In Northern Mali, where the social contract has failed the most significantly, the northern groups have taken it upon themselves to maintain this unreliability upon the state by providing the services (CBC, 2018).  In fact, a large number of Tuareg groups are heavily dependent on the militias for services and basic income (Morgan, 2012). The efforts go unregulated and unpredictable, as there is no theoretical equivalence to the social contract. The less structure, stability, predictability, and state control there is in Northern Mali, the more consolidated it becomes as a weak and fragile region. Once the social contract fails, it is evident that exploitation of the resultant grievances is of great economic, amongst other, opportunities. The development and possible peace and stability of Mali would threaten the opportunities for the various organizations. Furthermore, the increased levels of inequality between individuals and households, such as income inequality, can be observed as vertical inequalities (Østby, 2008) as the conflict moves towards Central and South Mali. It is no longer the North against the South, the Tuaregs against the Malian state, rather, due to the state’s inability to protect marginalized groups, the violence has begun to manifest itself between in-groups and between individuals (Bertelsmann Stiftung, 2018). These vertical inequalities are seen particularly between herders and farmers, for example (Ibid).

Proximate Causes

The proximate causes of the current conflict are very diverse. Although Brown argues that internal conflicts can be depicted using his two-by-two matrix (internally or externally-driven; elite or mass-triggered) and the causes which triggered violence can be any of the 4 sets (bad leaders, bad domestic problems, bad neighbors or bad neighborhoods) (1997), in this paper I contest that argument partially. I argue that the proximate causes of the violent conflict in Mali are actually a mix of both elite-level and mass-level factors, as well as internal and external developments. However, I argue that the elite-level external factor of Brown’s matrix does not correlate with the causes of the Malian conflict. This set includes the deliberate decisions by neighboring governments to trigger conflicts for their own political, ideological, or economic benefits, which after assessing the research, I would argue is not a major contributing proximate cause for the intrastate conflict at hand. Nevertheless, the other 3 sets are applicable, and it is arguably because of this phenomenon that the Malian conflict, with its historical roots and contemporary exponentially rising concerns, is at the extent to which it is, and the reason the path to peace and reconciliation is particularly difficult.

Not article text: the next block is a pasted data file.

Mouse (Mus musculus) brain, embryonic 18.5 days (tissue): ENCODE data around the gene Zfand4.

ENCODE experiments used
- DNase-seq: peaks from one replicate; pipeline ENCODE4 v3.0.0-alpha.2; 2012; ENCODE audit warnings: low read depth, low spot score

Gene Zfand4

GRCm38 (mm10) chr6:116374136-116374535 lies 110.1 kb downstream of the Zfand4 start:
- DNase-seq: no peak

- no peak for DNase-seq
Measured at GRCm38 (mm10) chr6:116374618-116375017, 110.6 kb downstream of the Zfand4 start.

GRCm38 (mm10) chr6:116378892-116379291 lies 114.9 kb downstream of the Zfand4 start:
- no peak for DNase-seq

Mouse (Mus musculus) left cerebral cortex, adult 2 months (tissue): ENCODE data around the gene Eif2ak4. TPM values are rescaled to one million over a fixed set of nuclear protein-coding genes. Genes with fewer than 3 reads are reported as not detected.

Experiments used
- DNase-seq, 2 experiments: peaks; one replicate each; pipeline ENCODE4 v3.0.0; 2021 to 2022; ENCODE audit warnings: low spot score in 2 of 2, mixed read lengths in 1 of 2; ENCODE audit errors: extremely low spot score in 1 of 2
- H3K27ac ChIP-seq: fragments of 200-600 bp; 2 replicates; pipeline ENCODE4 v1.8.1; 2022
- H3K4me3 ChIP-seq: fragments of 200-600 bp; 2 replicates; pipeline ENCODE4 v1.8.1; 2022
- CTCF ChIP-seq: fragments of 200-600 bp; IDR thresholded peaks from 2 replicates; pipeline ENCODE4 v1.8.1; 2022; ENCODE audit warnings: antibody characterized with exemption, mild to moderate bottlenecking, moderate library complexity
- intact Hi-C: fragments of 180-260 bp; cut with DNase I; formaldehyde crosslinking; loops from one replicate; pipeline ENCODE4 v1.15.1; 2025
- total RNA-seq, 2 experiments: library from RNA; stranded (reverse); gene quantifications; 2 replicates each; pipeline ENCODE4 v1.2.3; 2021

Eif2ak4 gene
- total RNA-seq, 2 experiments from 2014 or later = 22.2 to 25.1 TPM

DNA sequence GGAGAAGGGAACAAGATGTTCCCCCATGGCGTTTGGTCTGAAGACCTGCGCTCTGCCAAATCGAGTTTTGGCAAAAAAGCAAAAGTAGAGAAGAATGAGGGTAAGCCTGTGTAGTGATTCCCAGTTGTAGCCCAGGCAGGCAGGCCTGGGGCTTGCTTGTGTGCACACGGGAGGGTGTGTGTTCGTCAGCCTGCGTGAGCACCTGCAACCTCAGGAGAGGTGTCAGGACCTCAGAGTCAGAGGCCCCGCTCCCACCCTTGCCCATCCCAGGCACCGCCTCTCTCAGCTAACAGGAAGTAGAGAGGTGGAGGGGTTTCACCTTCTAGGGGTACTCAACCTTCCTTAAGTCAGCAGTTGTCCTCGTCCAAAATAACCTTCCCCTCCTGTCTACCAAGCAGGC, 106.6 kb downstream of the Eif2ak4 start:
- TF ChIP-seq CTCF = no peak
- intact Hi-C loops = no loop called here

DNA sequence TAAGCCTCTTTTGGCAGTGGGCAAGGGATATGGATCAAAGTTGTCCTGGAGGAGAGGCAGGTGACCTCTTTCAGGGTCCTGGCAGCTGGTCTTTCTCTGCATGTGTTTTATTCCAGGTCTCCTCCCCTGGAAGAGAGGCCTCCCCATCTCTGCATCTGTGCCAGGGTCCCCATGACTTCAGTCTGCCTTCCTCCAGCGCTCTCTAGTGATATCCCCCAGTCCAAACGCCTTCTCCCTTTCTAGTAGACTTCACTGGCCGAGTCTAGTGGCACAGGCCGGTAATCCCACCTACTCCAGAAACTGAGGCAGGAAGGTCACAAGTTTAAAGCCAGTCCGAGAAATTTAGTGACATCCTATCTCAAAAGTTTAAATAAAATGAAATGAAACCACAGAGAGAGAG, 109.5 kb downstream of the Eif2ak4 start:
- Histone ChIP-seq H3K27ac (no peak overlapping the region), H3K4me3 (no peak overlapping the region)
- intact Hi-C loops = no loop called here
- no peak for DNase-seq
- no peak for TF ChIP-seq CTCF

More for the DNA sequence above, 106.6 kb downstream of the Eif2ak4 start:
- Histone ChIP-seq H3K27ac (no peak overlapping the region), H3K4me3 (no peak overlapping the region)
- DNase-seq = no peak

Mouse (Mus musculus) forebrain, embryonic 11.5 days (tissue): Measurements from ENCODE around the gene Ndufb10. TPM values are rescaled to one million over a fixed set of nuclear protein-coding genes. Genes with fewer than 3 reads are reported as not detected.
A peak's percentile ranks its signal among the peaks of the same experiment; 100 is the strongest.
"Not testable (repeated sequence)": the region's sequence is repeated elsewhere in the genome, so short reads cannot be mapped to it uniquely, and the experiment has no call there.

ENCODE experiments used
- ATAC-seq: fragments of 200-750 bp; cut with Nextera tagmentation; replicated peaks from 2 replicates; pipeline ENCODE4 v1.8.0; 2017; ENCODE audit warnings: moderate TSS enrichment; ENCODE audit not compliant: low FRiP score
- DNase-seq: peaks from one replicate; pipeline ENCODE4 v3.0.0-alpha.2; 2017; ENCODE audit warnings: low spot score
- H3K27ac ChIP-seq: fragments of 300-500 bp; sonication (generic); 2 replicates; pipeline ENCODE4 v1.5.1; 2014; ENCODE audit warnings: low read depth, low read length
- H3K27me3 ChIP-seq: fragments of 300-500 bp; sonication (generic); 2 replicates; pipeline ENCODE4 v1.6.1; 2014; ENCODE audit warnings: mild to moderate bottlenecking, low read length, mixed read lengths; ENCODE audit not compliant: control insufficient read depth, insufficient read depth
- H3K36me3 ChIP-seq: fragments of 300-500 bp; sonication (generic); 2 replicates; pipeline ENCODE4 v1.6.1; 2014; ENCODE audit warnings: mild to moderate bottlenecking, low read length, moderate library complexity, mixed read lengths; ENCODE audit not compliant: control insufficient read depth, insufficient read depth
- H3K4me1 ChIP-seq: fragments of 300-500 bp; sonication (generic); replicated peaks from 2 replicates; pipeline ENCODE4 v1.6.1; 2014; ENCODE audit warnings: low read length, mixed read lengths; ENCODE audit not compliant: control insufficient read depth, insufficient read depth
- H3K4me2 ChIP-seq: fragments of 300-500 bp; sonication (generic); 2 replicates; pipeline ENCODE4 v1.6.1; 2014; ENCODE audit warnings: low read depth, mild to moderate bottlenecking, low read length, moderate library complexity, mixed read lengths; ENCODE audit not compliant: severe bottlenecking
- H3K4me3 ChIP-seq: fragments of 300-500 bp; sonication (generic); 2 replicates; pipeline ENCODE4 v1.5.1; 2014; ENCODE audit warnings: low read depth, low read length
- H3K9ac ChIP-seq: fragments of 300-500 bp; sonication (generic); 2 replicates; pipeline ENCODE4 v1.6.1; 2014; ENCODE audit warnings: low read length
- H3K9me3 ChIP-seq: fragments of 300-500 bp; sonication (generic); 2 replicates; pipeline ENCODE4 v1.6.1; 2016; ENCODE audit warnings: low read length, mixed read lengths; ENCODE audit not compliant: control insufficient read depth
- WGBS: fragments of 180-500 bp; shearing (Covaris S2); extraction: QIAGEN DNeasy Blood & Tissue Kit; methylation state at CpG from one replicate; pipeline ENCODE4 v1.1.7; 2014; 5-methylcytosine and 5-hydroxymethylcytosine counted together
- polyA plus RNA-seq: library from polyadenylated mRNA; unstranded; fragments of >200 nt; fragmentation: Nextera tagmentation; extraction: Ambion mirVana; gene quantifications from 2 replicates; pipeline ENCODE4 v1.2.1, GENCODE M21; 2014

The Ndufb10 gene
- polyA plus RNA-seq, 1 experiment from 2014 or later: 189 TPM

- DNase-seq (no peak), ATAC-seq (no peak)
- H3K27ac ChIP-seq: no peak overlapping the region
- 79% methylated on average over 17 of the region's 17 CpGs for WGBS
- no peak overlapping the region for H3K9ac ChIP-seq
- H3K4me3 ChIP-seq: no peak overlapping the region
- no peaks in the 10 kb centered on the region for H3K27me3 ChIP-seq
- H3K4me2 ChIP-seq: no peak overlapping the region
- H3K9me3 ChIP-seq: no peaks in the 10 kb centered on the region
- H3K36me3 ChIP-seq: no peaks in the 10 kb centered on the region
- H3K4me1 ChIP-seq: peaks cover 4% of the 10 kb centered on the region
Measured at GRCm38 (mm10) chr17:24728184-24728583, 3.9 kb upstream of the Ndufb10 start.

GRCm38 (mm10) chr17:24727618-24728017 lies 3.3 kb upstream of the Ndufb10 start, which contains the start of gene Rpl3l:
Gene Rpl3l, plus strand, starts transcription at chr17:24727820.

According to Brown’s matrix, the internal mass level factors revolve around the ‘bad domestic’ factors. These factors include the underlying causes, the horizontal inequalities, the grievances hypothesis, and to some extent the environmental scarcity, which have already been examined in-depth earlier in this paper and apply synonymously here. Mali has confronted, and persists to confront “bad domestic problems” due to the long-standing patterns of political, economic, and cultural discrimination and marginalization, as well as the problematic ethnic geography. In terms of the internal elite level factors, the clear power struggles between civilians and groups with the Malian state authority, yet also MINUSMA Peacekeeping authority and the French authority. The power struggles of the various leaders and authoritative organizations, whether legitimate or illegitimate, are concerned with the governing and functioning of Mali in terms of political, economic, and religious affairs organization. The two main stakeholders would be the rebels and the Malian State as “bad leaders”. After the Malian military was driven out of Northern Mali, in early April 2003, Ansar Dine, a terrorist group in the North, began a process of imposing strict Sharia Law (BBC, 2013). The imposing of religious fundamentalism can be increasingly stabilizing to a region. In regard to the state as a “bad leader”, the emergence of exclusionary national ideologies has proved critically destabilizing in Mali. It is often examined in the body of literature on the matter the extent to which Amadou Toumani Touré was a scapegoat for the 2012 crisis (Chauzal & van Damme, 2015). His 10-year-long regime did unmistakably foster the deep gap between the public image of Mali and the existent political reality (Ibid). More than that, the decade-long regime favored the community divisions, and rather than taking on processes of reconciliation and conflict resolution, favored the divisions and inequalities to strengthen its power (Ibid). Although it is undoubted that he contributed significantly to the political weaknesses and worsened the already prominent security threats, Touré’s actions as a “bad leader” alone cannot be considered the proximate cause of the 2012 conflict.